Navigating competing design criteria in transfer chute design

 Dr Priscilla Freire, Engineer at TUNRA Bulk Solids, discusses some of the competing design criteria that engineers are often faced with when designing bulk material handling systems.

Emeritus Professor Alan Roberts, TUNRA Bulk Solids’ founding director and one of Australia’s most prominent scientists in the field of bulk solids handling, often makes a big claim in TUNRA’s courses: “Bulk Solids Handling isn’t rocket science… it’s harder”. One of the challenges engineers and designers often face is the so-called competing criteria, which often turn a design task into trade-off exercises. 

In the design of transfer chutes for instance, rock-box type chutes and/or ledges are often implemented to reduce abrasive wear of the chute wall. However, when handling wet and sticky materials, these solutions may often result in material build-up that can lead to blockages or nonoptimal flow patterns. Other examples of competing criteria include the implementation of deflector plates to guide the material stream and ensure that material is loaded symmetrically onto the receiving belt, however potentially increasing wear of the chute itself. After decades of experience, TUNRA Bulk Solids has developed a set of guiding principles for the design of transfer chutes, which have been presented previously in the November 2020 edition of ABHR.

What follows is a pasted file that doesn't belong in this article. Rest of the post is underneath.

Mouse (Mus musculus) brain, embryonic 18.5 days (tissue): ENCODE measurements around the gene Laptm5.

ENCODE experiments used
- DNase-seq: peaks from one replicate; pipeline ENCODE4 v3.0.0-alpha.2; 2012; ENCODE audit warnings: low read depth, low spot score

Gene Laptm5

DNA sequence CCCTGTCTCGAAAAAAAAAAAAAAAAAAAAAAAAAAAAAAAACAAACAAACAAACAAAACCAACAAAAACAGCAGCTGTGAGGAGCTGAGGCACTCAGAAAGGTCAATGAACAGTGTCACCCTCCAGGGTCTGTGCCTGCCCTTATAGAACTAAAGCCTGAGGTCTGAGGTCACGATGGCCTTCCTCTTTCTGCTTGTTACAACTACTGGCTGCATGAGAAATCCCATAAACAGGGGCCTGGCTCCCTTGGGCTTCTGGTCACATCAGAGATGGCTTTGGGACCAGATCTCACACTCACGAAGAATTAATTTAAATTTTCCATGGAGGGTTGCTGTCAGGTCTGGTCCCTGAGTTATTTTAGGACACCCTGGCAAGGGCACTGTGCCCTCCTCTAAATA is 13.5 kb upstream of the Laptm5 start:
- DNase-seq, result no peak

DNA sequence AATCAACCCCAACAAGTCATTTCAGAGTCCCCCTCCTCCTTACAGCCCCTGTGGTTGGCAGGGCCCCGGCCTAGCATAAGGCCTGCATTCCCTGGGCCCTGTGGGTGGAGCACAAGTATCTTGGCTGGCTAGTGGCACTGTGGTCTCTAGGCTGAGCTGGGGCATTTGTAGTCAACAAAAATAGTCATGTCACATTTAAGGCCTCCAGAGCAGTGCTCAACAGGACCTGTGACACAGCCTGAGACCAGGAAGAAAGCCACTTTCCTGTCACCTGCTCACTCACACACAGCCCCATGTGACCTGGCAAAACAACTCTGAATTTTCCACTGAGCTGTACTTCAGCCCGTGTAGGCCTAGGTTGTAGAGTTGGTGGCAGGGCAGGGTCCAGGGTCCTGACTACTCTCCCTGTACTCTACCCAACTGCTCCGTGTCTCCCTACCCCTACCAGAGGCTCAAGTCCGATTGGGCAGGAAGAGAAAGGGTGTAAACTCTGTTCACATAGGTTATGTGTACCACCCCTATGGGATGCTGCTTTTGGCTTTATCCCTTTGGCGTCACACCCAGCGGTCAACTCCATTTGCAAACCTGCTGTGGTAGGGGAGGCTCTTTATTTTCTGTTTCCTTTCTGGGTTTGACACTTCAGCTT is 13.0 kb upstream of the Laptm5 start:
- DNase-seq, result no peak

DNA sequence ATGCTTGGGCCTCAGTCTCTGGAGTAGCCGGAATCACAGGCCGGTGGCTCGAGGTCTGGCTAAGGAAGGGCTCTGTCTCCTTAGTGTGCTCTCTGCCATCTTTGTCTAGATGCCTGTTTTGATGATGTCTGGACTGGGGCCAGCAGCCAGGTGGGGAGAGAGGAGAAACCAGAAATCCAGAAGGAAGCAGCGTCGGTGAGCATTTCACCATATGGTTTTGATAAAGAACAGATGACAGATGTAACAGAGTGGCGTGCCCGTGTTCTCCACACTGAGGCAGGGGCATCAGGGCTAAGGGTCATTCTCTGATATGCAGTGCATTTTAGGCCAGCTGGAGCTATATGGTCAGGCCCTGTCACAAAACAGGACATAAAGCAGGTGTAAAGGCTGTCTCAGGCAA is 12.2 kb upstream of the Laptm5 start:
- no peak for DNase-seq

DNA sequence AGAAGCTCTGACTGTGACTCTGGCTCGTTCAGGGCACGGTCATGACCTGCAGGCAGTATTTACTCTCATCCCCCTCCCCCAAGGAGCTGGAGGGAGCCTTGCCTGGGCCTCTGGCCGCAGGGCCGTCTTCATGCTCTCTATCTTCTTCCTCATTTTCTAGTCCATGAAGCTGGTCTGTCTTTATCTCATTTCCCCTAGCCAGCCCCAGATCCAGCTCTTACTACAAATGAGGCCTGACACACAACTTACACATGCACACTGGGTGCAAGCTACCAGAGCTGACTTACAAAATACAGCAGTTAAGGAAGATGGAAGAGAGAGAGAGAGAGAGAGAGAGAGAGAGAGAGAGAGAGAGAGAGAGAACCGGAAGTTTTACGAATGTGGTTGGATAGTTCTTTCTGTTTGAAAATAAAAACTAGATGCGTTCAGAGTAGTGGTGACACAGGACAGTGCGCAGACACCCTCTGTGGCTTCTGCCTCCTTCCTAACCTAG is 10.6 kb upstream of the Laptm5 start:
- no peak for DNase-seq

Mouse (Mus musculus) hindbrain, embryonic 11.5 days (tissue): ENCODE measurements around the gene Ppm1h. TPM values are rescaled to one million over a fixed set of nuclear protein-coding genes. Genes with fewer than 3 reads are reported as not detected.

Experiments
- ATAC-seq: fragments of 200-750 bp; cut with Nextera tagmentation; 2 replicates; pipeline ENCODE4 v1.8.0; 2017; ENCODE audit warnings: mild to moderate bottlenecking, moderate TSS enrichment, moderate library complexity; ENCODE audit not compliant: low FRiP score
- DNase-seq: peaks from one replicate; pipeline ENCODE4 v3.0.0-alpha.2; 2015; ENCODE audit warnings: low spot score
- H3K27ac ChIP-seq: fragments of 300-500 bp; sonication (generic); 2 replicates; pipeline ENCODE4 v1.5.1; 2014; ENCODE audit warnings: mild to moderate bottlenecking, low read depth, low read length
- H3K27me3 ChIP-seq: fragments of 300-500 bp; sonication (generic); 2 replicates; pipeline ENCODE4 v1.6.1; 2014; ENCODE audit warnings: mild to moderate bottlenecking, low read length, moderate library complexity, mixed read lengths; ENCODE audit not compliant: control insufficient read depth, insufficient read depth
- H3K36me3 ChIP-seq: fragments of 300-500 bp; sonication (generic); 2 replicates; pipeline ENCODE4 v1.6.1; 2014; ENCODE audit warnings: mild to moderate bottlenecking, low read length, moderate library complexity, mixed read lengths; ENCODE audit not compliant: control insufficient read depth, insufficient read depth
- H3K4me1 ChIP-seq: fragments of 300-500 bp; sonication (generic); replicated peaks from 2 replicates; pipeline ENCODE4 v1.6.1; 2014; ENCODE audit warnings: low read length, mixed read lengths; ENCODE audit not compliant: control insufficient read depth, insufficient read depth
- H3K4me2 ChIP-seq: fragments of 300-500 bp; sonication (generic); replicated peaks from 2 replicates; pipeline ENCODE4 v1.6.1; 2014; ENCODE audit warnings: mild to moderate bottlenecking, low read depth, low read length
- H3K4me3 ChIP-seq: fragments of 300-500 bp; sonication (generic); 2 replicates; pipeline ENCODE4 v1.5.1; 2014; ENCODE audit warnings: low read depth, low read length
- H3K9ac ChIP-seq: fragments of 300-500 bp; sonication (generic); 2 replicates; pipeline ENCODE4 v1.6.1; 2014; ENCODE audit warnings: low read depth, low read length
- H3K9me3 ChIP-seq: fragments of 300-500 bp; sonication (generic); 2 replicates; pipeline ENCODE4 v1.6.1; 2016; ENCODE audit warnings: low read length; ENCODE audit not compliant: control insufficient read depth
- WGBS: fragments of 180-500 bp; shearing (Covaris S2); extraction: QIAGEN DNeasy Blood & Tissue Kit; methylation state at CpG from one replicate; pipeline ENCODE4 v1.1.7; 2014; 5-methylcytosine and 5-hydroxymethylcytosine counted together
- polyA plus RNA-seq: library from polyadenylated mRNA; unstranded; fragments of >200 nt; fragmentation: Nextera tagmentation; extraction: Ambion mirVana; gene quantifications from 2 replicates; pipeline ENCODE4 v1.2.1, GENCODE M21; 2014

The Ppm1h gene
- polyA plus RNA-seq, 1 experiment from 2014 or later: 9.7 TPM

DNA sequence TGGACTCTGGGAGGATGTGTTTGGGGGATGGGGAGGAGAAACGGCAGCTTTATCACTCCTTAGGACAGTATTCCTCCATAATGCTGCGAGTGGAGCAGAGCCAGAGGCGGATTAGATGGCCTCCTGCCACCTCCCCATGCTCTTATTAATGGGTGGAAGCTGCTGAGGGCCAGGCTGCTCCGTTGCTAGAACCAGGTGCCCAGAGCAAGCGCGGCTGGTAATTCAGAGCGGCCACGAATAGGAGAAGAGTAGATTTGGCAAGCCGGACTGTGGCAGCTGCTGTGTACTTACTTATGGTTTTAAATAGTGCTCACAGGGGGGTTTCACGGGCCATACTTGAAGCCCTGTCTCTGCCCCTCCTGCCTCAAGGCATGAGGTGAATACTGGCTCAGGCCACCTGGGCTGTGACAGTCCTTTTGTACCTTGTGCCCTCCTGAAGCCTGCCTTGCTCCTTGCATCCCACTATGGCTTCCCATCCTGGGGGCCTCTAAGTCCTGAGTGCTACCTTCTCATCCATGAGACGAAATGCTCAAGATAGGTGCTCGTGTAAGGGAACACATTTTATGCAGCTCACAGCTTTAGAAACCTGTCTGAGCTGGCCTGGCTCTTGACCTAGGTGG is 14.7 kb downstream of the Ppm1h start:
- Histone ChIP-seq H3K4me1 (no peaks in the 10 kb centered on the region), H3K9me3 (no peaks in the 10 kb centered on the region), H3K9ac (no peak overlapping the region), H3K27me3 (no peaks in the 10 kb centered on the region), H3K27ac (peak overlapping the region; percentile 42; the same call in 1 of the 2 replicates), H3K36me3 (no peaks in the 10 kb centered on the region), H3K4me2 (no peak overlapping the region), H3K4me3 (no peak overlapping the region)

This article presents a recent project conducted by TUNRA Bulk Solids’ engineers regarding the design review of as-built transfer chutes for handling highly cohesive materials. All chutes were originally designed and fabricated by third-parties and TUNRA was engaged to conduct a flow assessment prior to the commissioning of these chutes and propose conceptual modifications for improvements where required. 

Modelling with Discrete Element Method (DEM) was conducted on the as-built geometries with a focus on aspects such as belt tracking, wear of the chute itself and of the receiving belt, propensity to blockages and, in one specific case, propensity to spillage and/or dust generation in a very tall chute. The DEM models were carefully calibrated with material properties through lab tests of all materials handled by the chutes, using the material properties at the worst-case moisture to ensure a conservative analysis. 

Considerations on material properties:

The two chutes under analysis have been designed to handle, among other materials, fine tailings with very high bulk strength at its worst-case moisture content. Under these conditions, the material has shown high compressibility, with an increase of almost 50% from an unconsolidated value to 50 kPa of consolidation. It should be noted that compressibility often varies significantly with moisture content. Additionally, wall friction testing results showed moderate to high friction coefficients for the liners at the conditions that were tested.